My visions of London were as romanticised as the vision of Iyer’s ancestors’ visions of England. My view of the city from afar as the centre point of an airline style map of the world, where millions of connections converge is probably as misconstrued of visions of England as punting on the Cam, manor houses and manners.

Now I have been in London for over two years, I have had my unrealistic, romantic visions of the place buried, and have adjusted to the reality of living here. The city does have an international flare, and sometimes wandering London’s streets can be like travelling around the world by foot. However, I have also come to accept that despite a desire to live globally, we all must live locally too. No matter how urban and international the city, there is still a physical place that is “home,” and there I wash my clothes and cook my dinner and have to vacuum the rugs.

On reflection, Iyer’s second last chapter, on England, has now grown on me. I see that it is a meditation on the baggage of expectation we bring to a place, and where that baggage can take you. You can, as one of Iyer’s friends, become bitter and disillusioned at the place and its failings to live up to the image in your head. Or you can, like most immigrants, set aside your expectations and learn to live in your new home.

I like to think that I am taking the second path. Setting aside what I dreamt, and learning to embrace the city wide awake.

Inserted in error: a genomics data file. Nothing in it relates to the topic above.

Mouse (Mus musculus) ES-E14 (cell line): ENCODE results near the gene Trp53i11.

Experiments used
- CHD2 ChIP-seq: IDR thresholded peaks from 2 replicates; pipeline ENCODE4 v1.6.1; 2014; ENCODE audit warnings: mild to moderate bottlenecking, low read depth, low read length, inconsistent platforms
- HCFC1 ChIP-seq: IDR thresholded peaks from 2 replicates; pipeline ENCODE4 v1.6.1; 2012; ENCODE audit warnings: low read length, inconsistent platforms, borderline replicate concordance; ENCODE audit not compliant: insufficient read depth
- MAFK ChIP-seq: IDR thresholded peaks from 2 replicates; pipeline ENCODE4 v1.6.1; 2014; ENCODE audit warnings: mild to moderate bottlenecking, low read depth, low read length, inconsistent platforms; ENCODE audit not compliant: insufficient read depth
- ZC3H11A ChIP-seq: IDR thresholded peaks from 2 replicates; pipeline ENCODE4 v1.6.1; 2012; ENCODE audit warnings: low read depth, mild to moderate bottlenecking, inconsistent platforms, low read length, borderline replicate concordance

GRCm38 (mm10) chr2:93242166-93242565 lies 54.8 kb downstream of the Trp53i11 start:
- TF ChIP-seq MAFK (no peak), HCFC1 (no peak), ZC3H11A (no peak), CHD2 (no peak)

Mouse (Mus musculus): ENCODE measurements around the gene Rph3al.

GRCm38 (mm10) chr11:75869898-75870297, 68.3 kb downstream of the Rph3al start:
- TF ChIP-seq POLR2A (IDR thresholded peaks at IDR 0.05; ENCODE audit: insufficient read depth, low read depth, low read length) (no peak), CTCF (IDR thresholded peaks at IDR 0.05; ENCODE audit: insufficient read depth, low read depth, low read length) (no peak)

Posted by GregW 11:45 Archived in England Tagged books travel_philosophy migration_philosophy Comments (0)

A White Spider Writing On The Sky

The Outrace Installation in Trafalgar Square

sunny 18 °C

Working is hard. You get up every morning, do your shift, endlessly repeating the same task over and over.

"Geez," you think, "I need a vacation."

"You can't take a vacation," your boss says. "You're a robot."

Why let that stop you, though. You dream of getting away. Maybe seeing a beautiful city. In one of your rare coffee (actually, a 5W30 oil) breaks, you read about folks who take holidays to paint, sculpture and create art.

"Yeah, it's time to get away," you think. "I'm going to go to London, and PAINT! Paint... IN THE SKY!"

So you and seven friends book a trip from Ingolstadt, Germany to London.


Eight industrial robots, usually used to build Audi automobiles, have been installed in Trafalgar Square by artists Clemens Weisshaar and Reed Kram. The Outrace installation, which was in place from September 16th to the 23rd as part of the London Design Festival.

At the end of the Robot arms are a set of LED lights, which the robots use to trace letters in the air. It's not possible to see the letters when looking at the exhibit in Trafalgar Square, but thanks to slow exposure cameras to capture the lights, you can go to the website, or Youtube to see the images.


Website visitors could enter a message, and if picked by the robots, they would draw it out for you and send you a link. I put in three messages, and one of them got picked to be drawn.

If the robots are making the art, what are the artists to do? can be viewed at Youtube if you can't see the video above.

I liked my message, and think it decent and arty. Some messages, though, are priceless, like this one submitted by Gavin Olukoju from London.

Make your time, for the Robots are here!


Posted by GregW 00:33 Archived in England Tagged art tourist_sites Comments (0)